Not So Ordinary Joint Pain - What Could It Be?

Case Report

J Fam Med. 2021; 9(3): 1296.

Not So Ordinary Joint Pain - What Could It Be?

Ike B, Nguyen V and Jaqua EE*

Department of Family Medicine, Loma Linda University Health, USA

*Corresponding author: Ecler Ercole Jaqua, Department of Family Medicine, Loma Linda University Health, 1220 California Street, Redlands, CA 92374, USA

Received: February 26, 2022; Accepted: March 09, 2022; Published: March 16, 2022


Musculoskeletal concerns are a common concern in busy primary care practice. When the musculoskeletal concern is a manifestation of systemic inflammation, as in inflammatory spondyloarthropathy, its early diagnosis is critical in preventing progression to irreversible joint damage, disability, morbidity, and mortality.

This case explores an atypical presentation of inflammatory spondyloarthropathy in patients without a significant medical history.

Case Presentation

A 25-year-old male with a past medical history significant for allergies and eczema presents to his PCP with a concern of right shoulder pain for the last three months. He denies any history of injury or trauma. The shoulder pain is worse with activity and improves with rest. The pain was unresponsive to over-the-counter acetaminophen or ibuprofen. He also reports a previous history of pain in his right hip, left knee, and left ankle. He expresses frustrations with multiple joint pains over the years that have limited his desired activity level. He reports an active lifestyle that includes regular exercise and weightlifting at least three times a week.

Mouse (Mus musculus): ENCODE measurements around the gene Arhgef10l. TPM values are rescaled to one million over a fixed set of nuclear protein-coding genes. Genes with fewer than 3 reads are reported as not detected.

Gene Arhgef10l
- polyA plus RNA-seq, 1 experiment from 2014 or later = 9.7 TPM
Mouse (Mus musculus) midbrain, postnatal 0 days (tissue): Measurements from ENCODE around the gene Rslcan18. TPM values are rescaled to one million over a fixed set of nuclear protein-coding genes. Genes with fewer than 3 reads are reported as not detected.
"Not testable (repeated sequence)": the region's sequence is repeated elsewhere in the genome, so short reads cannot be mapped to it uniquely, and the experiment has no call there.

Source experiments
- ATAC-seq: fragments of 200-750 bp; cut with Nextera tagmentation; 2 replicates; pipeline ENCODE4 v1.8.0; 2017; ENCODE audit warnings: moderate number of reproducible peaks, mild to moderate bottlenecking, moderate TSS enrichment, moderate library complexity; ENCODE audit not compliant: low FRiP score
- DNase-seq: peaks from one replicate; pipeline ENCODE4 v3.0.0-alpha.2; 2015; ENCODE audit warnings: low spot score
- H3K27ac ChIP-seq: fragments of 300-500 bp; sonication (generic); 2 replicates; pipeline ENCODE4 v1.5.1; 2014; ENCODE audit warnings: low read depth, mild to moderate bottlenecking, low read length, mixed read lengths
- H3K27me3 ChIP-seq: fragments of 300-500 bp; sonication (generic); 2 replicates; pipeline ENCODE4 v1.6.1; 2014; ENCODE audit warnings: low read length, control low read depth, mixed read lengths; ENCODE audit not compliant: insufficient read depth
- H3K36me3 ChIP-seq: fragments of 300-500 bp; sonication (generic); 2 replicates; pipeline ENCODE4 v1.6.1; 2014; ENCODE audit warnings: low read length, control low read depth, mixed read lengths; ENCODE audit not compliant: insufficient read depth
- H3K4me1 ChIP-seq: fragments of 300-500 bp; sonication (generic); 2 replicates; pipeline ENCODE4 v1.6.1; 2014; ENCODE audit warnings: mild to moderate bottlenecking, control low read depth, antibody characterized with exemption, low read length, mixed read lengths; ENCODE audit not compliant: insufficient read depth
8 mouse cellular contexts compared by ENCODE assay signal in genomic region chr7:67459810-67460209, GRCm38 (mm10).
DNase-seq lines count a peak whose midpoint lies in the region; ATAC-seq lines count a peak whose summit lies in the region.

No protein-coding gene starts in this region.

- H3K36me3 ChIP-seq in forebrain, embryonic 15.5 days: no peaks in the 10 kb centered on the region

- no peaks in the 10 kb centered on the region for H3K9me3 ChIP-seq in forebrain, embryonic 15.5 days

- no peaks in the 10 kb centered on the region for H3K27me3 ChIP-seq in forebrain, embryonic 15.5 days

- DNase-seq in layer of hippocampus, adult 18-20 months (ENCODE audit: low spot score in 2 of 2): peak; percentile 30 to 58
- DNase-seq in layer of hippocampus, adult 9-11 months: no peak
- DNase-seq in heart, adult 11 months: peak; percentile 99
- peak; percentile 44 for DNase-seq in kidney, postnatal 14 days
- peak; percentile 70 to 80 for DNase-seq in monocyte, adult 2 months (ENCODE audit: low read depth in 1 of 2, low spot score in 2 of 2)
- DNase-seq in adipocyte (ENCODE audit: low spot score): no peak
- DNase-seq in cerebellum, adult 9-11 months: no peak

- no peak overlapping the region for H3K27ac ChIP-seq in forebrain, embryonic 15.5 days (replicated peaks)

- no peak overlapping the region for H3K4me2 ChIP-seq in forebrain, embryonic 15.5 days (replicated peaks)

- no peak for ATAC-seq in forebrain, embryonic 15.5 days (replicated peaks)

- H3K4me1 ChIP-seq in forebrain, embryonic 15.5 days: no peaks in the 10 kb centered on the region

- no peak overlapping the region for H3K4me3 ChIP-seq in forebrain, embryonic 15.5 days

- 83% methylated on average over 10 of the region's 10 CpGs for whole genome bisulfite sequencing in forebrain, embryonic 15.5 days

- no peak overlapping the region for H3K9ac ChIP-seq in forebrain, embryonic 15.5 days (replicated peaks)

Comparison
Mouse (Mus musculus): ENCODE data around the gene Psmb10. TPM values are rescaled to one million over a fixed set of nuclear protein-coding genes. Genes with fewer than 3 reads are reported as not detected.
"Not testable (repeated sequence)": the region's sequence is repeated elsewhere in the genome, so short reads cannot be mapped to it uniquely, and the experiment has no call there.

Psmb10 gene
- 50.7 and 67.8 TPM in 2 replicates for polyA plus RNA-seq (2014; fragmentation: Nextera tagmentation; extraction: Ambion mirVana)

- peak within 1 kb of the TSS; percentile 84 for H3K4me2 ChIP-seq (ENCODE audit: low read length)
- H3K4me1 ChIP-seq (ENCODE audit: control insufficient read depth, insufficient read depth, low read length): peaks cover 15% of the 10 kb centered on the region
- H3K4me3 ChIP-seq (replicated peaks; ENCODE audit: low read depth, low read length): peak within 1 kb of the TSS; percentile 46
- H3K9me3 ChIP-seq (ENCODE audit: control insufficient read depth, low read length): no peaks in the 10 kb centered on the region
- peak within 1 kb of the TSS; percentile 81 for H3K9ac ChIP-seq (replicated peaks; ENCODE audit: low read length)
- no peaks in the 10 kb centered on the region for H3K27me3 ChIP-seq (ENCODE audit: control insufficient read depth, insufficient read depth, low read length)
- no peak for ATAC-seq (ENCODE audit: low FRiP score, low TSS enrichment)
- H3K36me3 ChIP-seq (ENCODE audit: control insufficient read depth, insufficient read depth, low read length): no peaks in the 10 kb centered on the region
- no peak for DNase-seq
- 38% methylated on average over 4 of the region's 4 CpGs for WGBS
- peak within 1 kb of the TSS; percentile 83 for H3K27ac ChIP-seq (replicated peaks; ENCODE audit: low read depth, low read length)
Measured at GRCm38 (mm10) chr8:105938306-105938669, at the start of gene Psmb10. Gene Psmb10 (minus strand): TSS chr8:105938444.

Physical examination:

Vital Signs: Afebrile, normotensive.

General: Well-appearing male in no acute distress


Right shoulder: Limited active and passive range of motion, provocative testing negative.

Right Hip: Lumbar paraspinal tenderness, pain at bilateral posterior superior iliac spine, normal range of motion.

Left Knee: Tender to palpation along the patellar tendon, provocative testing negative.

Left ankle: Trace effusion, normal range of motion.

The patient was referred for laboratory evaluation, plain radiographs, and physical therapy. In addition, he was advised to schedule a 4-6-week follow-up appointment.

Diagnostic testing

Labs were significant for elevated erythrocyte sedimentation rate (ESR) and C-reactive protein (CRP). Complete blood count and metabolic panels were within normal ranges. Thyroid testing was negative. Antinuclear antibody and rheumatoid factor negative.

Joint aspiration of the ankle was negative for crystals, and cell counts were normal.

Radiographs of the affected joints were significant for bilateral sacroiliac joint sclerosis (Figure 1).







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Citation:Ike B, Nguyen V and Jaqua EE. Not So Ordinary Joint Pain - What Could It Be?. J Fam Med. 2022; 9(3): 1296.

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